Houck: This makes a lotta sense to me.
Houck: I mean, that unpacks how I feel when I’m at Disneyland, that I know I am moving from one section to the next. And I know that—I will just show my age and say—in the newer section of California Adventure…
Houck: …I saw different plant communities that represented California. And I knew when I saw these plants, like, “Oh, this is this plant community.” Like, “This might be Joshua Tree,” you know? Or some such thing like that. And that was very exciting to me. How do you translate those goals and that vision to your staff who’s doing the work in the landscape?
Schwerner: Well, I mean, I think that’s a really good question, because you can’t treat each land or its plants the same as you would another land and its plants. ’Cause if you treat Jungle Cruise like Frontierland, everything’s dead. And vice versa.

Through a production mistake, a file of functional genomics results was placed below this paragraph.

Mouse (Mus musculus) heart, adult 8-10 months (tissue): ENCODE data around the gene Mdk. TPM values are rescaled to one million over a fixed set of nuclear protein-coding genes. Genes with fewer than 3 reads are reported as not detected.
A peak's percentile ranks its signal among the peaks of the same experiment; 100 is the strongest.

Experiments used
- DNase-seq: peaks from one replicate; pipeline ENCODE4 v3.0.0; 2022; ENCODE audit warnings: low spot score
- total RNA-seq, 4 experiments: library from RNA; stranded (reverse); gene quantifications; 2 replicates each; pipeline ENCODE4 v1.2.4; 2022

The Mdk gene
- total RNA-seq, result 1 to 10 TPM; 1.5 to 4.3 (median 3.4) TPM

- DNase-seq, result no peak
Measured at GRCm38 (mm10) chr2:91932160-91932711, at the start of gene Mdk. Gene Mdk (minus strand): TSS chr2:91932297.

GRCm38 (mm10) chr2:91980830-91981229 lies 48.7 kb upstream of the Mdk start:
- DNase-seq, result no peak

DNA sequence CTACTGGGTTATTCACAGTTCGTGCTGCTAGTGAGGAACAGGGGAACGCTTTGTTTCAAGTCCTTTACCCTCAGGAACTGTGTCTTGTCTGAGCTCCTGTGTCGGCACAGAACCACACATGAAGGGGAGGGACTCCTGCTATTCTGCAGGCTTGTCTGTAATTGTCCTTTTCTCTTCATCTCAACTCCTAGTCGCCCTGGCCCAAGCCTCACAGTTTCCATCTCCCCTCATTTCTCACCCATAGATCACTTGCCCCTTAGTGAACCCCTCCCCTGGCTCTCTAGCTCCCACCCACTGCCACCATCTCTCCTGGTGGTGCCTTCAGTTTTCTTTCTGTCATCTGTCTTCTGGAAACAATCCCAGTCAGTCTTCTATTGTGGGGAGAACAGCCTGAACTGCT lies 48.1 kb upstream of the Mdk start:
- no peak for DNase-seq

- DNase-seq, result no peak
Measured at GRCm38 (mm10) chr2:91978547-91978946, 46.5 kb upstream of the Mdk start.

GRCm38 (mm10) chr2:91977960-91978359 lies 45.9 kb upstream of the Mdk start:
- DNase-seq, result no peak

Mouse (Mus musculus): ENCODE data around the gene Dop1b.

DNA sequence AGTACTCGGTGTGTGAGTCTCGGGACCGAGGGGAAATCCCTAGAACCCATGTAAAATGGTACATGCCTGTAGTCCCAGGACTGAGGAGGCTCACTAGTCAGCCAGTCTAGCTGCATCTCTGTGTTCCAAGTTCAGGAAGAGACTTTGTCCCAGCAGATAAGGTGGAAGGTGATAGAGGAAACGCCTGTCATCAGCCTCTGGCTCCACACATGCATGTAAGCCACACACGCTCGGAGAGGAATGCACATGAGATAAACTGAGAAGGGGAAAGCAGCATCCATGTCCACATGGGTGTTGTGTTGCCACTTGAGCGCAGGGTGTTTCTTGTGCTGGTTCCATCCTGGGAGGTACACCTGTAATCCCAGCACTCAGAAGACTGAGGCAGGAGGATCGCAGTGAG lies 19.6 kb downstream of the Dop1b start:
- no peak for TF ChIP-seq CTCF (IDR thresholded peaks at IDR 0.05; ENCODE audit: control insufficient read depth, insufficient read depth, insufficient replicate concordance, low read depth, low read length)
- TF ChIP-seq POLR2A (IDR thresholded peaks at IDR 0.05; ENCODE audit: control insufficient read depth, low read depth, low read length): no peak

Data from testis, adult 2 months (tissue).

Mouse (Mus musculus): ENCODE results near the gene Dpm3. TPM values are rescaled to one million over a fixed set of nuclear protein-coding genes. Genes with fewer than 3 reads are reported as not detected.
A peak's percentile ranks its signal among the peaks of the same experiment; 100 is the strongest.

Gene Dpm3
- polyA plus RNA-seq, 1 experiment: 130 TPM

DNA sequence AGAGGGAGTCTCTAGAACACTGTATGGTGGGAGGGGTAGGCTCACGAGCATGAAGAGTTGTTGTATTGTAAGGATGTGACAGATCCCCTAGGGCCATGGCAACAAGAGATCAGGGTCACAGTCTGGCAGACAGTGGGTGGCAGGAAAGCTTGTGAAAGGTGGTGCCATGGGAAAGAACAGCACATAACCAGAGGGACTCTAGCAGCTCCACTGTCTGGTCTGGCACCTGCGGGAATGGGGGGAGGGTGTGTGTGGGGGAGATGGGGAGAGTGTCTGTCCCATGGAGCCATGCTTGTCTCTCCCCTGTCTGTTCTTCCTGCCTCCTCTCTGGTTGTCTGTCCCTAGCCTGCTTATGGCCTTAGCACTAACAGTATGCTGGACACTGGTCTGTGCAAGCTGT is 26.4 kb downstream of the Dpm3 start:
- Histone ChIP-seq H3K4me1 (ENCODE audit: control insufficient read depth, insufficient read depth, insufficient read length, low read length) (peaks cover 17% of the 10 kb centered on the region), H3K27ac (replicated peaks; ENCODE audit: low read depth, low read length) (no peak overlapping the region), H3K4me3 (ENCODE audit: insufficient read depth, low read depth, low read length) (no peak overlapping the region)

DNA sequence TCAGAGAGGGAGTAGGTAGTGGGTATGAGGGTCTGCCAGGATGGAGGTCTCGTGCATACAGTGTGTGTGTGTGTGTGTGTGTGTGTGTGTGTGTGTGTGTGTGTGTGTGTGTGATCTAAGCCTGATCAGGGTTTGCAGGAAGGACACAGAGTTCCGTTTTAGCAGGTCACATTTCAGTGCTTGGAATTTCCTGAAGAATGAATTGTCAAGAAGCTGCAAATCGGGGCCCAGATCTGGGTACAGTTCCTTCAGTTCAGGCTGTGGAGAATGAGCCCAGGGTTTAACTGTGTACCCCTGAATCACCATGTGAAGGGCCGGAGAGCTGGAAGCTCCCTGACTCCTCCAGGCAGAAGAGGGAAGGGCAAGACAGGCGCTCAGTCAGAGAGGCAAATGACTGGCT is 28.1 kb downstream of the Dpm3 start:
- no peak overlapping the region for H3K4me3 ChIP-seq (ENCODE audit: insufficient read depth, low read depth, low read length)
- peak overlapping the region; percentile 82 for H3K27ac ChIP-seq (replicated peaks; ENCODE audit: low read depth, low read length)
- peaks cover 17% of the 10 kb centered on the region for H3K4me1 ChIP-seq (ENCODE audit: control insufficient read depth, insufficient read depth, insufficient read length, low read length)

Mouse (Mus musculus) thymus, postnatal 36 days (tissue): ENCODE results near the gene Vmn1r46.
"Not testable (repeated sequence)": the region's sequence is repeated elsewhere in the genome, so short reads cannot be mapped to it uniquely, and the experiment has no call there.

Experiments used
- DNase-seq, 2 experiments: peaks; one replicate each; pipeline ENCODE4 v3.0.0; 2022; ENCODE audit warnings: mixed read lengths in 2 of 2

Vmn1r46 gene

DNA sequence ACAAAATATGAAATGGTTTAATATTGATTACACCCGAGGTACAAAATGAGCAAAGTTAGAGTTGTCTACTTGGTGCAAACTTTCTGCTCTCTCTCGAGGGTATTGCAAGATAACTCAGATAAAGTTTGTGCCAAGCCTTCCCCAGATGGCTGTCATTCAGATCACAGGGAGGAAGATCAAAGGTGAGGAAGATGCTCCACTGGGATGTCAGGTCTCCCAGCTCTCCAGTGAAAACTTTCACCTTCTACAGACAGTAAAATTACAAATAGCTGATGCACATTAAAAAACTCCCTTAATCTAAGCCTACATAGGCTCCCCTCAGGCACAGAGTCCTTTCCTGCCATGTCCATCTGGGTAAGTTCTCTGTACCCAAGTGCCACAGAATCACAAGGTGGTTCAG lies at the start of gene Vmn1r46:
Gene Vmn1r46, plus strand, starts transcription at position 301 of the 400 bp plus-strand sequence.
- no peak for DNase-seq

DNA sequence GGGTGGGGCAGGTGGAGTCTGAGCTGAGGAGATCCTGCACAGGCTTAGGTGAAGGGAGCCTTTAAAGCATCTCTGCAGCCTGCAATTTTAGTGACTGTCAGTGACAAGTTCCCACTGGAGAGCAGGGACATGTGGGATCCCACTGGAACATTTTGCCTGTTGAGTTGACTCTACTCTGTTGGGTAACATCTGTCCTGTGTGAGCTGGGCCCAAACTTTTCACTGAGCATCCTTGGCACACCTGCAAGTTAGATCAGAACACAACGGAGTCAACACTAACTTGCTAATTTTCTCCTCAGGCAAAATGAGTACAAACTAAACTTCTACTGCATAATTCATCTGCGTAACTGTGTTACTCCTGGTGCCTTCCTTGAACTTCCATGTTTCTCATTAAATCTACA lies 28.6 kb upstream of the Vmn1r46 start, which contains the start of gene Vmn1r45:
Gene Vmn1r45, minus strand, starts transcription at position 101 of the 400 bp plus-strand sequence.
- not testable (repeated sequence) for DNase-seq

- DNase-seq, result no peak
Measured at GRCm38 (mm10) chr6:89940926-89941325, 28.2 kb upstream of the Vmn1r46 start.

Listen, the team that I work with at Disneyland is the best group of horticulturalists I’ve ever worked with. So that’s my answer to your question. It’s about leaders like Luis and the other managers, and then the people who report in through them and work with them. Their knowledge base and their expertise is— That’s how we are able to create those in[?] different environments and have them thrive.
But I’ll also say that without irrigation, none of it’s alive, right?
Houck: Of course.
Schwerner: And so our irrigators and the irrigation leadership team are absolutely crucial. And so that’s a very much important relationship. And then of course, there are pests and diseases. California’s a great place to welcome pests from across the world. And so there’s a constant effort to help our trees and our shrubs overcome the impacts of those things. And so there’s a team that manages that.